- Siri sync (Level 24). Get Siri to do your dirty work for you! Tell her, “Remind me to kick a hipster on Friday at 9pm” and I’ll import the task the next time you launch me. (For more details, tap Support > Help in my menu.)
When you first activate the Siri/Reminders integration, CARROT will pull whatever you have in your “Reminders” list in Apple’s Reminders app into her list. When CARROT creates the new task, she will complete the corresponding item in the Reminders app so you don’t get reminded twice. (The task doesn’t get deleted from your Reminders app – you can still find it in your “Completed” list.)
If you don’t want all of your reminders to get imported into CARROT, add a new list named “CARROT” (all caps!) to the Reminders app. Next, quit CARROT by double tapping the home button and removing her from the multitasking drawer. Then, tell Siri “Add feed attack ostriches to my CARROT list.” When you next launch CARROT, this task will get added to your list. (Meanwhile, if you tell Siri “remind me to stop being lazy,” this item will remain in your default reminders list.)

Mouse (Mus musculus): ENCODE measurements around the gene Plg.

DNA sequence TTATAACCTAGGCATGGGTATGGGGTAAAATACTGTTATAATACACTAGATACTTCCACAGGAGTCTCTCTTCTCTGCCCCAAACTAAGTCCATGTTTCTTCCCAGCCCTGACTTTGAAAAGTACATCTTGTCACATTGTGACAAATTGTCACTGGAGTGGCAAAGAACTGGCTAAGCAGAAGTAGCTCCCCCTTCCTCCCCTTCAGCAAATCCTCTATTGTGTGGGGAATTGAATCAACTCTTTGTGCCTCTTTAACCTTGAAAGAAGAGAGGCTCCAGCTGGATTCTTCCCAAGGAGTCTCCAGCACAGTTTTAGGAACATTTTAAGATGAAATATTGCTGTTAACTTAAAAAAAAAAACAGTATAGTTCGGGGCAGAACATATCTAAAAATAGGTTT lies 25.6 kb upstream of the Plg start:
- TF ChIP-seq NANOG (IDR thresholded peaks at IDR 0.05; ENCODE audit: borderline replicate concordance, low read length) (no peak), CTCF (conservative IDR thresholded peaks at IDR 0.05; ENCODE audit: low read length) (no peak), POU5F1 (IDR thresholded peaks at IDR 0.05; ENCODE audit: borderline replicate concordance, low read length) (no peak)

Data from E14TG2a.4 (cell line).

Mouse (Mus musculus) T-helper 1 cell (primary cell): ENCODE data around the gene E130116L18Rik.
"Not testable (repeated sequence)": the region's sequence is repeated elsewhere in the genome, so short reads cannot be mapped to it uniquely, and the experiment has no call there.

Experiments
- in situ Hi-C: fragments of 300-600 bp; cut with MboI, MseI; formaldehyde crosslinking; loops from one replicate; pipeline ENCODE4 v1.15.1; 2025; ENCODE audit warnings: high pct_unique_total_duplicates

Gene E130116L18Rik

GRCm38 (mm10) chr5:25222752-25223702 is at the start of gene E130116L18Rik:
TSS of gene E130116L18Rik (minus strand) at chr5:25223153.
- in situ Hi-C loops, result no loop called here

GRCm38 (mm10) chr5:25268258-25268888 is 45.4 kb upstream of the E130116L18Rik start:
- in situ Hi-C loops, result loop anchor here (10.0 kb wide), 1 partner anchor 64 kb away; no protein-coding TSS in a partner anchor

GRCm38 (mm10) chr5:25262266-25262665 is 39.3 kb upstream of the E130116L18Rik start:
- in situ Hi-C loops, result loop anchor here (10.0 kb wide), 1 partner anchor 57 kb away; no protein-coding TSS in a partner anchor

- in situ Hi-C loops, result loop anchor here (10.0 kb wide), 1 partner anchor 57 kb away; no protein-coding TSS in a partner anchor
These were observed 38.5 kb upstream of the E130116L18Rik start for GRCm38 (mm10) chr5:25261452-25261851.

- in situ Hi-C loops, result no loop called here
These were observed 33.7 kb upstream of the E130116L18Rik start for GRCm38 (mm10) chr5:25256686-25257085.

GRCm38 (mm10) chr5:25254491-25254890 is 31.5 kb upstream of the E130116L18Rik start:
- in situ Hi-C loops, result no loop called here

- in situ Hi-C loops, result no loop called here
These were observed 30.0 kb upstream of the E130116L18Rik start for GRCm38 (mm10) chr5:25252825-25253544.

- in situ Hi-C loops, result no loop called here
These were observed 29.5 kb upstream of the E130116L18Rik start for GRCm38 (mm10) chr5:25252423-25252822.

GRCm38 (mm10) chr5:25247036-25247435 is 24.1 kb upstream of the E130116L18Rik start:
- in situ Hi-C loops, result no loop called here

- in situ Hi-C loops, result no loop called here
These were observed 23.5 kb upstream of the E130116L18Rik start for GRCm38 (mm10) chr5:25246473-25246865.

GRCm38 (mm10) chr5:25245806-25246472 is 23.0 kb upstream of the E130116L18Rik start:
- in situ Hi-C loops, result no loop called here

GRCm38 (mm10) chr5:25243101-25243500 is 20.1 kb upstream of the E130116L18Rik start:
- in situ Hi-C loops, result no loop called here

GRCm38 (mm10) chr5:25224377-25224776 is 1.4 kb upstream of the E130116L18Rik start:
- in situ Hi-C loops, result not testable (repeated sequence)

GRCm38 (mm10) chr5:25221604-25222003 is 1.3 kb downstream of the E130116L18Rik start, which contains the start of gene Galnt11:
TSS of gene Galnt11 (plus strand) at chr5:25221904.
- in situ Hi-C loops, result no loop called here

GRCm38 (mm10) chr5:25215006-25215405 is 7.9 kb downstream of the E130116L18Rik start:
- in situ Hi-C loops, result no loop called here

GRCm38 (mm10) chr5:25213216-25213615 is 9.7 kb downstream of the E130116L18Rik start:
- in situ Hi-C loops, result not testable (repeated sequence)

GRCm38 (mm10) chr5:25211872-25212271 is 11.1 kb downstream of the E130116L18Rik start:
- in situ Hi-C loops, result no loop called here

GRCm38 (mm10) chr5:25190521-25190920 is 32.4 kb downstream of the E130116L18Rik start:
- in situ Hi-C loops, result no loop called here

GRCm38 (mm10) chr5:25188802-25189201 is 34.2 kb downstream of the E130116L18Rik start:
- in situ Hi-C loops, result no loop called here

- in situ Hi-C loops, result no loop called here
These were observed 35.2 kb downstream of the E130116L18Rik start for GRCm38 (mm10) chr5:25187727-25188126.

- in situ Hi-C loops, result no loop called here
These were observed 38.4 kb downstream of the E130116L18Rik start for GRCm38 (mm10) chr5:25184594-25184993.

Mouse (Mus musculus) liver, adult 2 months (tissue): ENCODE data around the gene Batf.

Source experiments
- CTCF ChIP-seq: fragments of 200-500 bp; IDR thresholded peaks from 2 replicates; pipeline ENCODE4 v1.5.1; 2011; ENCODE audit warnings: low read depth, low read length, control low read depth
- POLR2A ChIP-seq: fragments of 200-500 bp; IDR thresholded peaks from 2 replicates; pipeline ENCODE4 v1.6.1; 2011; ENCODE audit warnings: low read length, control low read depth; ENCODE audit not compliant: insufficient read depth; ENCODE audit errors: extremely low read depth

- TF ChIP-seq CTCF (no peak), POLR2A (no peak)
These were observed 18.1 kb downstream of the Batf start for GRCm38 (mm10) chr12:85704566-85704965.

If you’re having trouble, make sure that you have a list named either “Reminders” or “CARROT” in Apple’s Reminders app. (Capitalization matters!) Then, ensure iCloud sync is turned on for Reminders. Finally, quit and relaunch CARROT – she can only look for new lists on a full relaunch.
Note: CARROT does not yet understand location-based reminders.
- Recurring tasks (Level 28). Sick of entering tasks like “blink” and “waste space” over and over again? You’re in luck! Now, when setting a reminder, you can make common tasks repeat.